Greg Baker, on October 19, 2021
I’d like to tell you a little story about two consultants. It’s based on a situation I’ve seen several times in my career where management and organizational problems are unfortunately misdiagnosed. This is not a little thing. It happens often and, when it does, it hurts the business and the people involved. What makes this situation so common and how can you make sure you aren’t contributing to the problem? Read on to find out and decide which kind of consultant you want to be.
Two consultants from different companies walk into a Restaurant. They had been summoned there at the same time by a potential client. As they scanned the room they spotted the vice president with whom they would meet sipping her club soda. The consultants made their way to the client’s table and sat down. After brief introductions the client said to them, “I’m having trouble with two of my department managers. They seem to be at odds constantly, always picking at each other. I’ve talked with them both but to no avail. I don’t know what to do.” She went on to say that she wanted to give both consultants a chance to win her business. “You each have 24 hours, she said, to evaluate the problem and tell me the solution.” Both consultants eagerly accepted the challenge and all agreed to meet back in the restaurant the next day.
Greg Baker, on July 31, 2015
What’s that you say? Your organization has “communication problems”? I’ve heard that one before. It’s almost as common as “A guy walks into a bar…”, but not as funny. If there is a funny part it is that people often speak with apparent authority about “communication problems” without understanding what causes them at the root. Consequently, when we don’t understand problems at their root, we can never solve them. This article drills in on five top causes of business communication problems. It helps expose communication problems as mostly symptoms, not core problems.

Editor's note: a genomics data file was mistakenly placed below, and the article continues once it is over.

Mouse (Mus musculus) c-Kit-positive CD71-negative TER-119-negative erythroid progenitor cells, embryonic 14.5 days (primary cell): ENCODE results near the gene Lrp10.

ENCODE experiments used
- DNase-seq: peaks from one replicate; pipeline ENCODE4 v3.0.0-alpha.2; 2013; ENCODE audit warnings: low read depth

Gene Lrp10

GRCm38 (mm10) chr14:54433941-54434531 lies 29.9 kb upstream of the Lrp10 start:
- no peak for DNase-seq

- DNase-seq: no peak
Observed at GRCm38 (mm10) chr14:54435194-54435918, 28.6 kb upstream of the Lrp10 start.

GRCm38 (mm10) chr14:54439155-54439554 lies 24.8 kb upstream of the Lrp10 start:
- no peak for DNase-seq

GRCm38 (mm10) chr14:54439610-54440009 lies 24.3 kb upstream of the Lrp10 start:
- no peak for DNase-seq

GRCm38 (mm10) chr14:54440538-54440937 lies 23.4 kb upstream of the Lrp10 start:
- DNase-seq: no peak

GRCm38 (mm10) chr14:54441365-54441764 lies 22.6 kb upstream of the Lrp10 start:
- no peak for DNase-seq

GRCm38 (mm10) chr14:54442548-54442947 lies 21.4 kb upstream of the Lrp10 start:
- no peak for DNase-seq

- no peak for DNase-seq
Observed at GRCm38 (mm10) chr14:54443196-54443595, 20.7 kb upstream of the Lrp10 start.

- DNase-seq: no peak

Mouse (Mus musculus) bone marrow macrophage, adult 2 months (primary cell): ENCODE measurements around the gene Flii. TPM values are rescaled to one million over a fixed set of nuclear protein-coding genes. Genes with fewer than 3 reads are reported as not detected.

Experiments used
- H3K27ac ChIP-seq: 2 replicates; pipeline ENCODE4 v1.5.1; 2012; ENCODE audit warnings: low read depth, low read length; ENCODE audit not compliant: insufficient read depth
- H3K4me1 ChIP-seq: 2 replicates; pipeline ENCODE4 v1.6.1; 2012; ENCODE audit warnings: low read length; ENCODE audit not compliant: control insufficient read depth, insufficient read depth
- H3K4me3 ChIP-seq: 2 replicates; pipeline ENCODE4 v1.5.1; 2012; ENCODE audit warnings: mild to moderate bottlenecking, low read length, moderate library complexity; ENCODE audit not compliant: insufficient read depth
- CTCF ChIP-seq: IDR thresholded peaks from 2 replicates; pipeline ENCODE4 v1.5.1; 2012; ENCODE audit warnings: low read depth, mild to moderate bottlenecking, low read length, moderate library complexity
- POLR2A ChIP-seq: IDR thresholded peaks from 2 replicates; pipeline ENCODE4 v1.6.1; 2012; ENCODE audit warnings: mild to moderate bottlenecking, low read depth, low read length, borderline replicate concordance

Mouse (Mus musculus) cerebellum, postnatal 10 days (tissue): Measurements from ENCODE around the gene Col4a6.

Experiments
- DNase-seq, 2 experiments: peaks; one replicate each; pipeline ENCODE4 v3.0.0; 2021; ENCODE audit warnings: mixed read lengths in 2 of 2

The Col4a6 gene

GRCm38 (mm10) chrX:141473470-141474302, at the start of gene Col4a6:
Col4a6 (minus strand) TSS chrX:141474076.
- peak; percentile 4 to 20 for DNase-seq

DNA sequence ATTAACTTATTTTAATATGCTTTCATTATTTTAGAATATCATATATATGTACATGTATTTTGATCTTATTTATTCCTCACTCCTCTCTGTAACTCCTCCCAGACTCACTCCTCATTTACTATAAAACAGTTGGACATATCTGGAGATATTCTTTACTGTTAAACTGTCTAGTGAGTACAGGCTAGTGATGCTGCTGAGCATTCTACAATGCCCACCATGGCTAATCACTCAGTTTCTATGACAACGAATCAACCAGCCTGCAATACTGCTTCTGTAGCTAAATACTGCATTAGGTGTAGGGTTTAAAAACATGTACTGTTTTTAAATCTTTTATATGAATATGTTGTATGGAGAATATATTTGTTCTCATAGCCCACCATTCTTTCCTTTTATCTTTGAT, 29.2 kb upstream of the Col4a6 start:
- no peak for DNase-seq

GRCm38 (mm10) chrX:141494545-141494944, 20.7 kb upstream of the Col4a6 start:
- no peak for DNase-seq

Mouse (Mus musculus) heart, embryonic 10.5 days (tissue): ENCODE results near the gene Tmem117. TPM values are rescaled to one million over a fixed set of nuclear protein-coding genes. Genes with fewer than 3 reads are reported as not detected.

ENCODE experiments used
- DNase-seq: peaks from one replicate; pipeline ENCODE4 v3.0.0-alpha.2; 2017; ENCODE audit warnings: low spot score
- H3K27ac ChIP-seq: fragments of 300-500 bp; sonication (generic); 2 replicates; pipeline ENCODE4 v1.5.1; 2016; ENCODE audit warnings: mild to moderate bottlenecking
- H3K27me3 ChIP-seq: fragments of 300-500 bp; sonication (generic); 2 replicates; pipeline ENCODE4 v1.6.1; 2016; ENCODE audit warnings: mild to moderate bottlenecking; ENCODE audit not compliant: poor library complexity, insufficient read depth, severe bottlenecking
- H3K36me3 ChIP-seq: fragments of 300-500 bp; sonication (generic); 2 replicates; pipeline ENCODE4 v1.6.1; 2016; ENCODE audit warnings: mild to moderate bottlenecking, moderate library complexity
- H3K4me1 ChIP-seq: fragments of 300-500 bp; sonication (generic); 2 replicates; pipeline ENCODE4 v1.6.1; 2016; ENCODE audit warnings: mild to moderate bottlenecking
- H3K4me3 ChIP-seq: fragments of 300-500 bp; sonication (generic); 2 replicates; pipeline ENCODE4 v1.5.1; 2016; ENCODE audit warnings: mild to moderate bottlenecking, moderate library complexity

No organizational structure is perfect, but many of them across business today could be a lot better. The challenge is that many structures out there breed unintentional conflict. Does yours? Perhaps it’s time to rethink your organizational structure.
In my recent blog article, A Solution for Managing Unintentional Conflict in Operations, I described how a client company resolved the “unintentional conflict” created by their contract processing operation. They resolved it by creating a “shared operational space” where work was accomplished with much greater harmony and efficiency. Their results were stunning – a near 300% improvement in contract cycle time. In this article I provide some “how-to’s” for you to align your business operations to manage conflict, and talk a little more about the importance of creating shared space in business operations to prevent conflict in the first place.
Greg Baker, on June 30, 2012
In my recent Advance Update article, Managing Unintentional Conflict in Business, I introduced a phenomenon at work in our businesses today that I have labeled “Unintentional Conflict.” I described how unintentional conflict shows up at the individual, operational, and organizational levels, and is quite prevalent in our business enterprises. In this blog I will focus on managing unintentional conflict in operations by resolving my example of unintentional conflict to create what we call operational “shared space”.